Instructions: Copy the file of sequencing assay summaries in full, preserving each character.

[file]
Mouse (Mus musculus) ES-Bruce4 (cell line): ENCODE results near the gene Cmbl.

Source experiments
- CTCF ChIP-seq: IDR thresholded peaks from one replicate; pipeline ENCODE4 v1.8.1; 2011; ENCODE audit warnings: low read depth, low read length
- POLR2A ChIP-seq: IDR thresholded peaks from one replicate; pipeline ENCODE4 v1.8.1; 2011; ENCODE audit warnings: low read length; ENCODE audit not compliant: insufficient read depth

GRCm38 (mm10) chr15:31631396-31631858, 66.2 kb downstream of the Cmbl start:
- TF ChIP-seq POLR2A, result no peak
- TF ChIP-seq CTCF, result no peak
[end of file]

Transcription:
Mouse (Mus musculus) ES-Bruce4 (cell line): ENCODE results near the gene Cmbl.

Source experiments
- CTCF ChIP-seq: IDR thresholded peaks from one replicate; pipeline ENCODE4 v1.8.1; 2011; ENCODE audit warnings: low read depth, low read length
- POLR2A ChIP-seq: IDR thresholded peaks from one replicate; pipeline ENCODE4 v1.8.1; 2011; ENCODE audit warnings: low read length; ENCODE audit not compliant: insufficient read depth

GRCm38 (mm10) chr15:31631396-31631858, 66.2 kb downstream of the Cmbl start:
- TF ChIP-seq POLR2A, result no peak
- TF ChIP-seq CTCF, result no peak